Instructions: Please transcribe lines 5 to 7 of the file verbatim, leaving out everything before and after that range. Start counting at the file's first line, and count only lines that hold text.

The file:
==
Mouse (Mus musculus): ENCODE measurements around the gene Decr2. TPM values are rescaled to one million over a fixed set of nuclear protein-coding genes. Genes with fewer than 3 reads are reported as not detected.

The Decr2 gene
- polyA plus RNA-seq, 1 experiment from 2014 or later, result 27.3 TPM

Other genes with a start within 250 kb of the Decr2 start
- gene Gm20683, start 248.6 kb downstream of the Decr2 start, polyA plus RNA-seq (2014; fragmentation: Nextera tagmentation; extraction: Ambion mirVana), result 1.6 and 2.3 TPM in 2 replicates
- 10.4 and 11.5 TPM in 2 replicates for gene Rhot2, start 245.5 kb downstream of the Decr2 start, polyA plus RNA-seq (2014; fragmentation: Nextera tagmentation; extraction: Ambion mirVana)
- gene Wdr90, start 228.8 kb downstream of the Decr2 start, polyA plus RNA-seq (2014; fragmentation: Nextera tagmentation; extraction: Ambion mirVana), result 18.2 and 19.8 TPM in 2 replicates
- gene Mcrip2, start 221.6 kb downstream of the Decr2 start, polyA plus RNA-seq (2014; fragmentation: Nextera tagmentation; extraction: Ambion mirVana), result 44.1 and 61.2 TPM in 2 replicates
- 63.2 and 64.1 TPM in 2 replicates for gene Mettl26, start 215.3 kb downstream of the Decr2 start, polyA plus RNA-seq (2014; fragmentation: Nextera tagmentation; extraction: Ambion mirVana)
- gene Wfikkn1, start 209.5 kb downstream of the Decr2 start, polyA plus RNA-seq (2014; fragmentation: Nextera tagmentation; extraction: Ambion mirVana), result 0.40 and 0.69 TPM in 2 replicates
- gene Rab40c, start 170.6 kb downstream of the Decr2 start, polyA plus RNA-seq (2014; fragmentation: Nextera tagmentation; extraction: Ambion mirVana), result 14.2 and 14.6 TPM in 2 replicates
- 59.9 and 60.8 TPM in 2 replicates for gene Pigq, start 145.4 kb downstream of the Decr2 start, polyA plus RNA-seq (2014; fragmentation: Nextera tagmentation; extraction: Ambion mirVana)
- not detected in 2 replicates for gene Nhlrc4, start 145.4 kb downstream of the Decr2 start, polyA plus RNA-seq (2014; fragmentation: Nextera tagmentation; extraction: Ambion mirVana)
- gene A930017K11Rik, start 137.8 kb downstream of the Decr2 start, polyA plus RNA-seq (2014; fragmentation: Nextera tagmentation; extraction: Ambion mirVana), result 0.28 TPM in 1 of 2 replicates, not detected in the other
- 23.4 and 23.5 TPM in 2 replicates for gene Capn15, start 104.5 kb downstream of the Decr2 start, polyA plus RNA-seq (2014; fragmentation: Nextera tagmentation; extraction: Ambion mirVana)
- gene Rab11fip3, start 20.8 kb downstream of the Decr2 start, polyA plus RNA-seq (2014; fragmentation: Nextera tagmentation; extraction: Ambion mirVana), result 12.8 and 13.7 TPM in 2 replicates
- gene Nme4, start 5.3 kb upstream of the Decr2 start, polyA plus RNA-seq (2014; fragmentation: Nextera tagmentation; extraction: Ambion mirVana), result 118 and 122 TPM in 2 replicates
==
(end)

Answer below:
- gene Gm20683, start 248.6 kb downstream of the Decr2 start, polyA plus RNA-seq (2014; fragmentation: Nextera tagmentation; extraction: Ambion mirVana), result 1.6 and 2.3 TPM in 2 replicates
- 10.4 and 11.5 TPM in 2 replicates for gene Rhot2, start 245.5 kb downstream of the Decr2 start, polyA plus RNA-seq (2014; fragmentation: Nextera tagmentation; extraction: Ambion mirVana)
- gene Wdr90, start 228.8 kb downstream of the Decr2 start, polyA plus RNA-seq (2014; fragmentation: Nextera tagmentation; extraction: Ambion mirVana), result 18.2 and 19.8 TPM in 2 replicates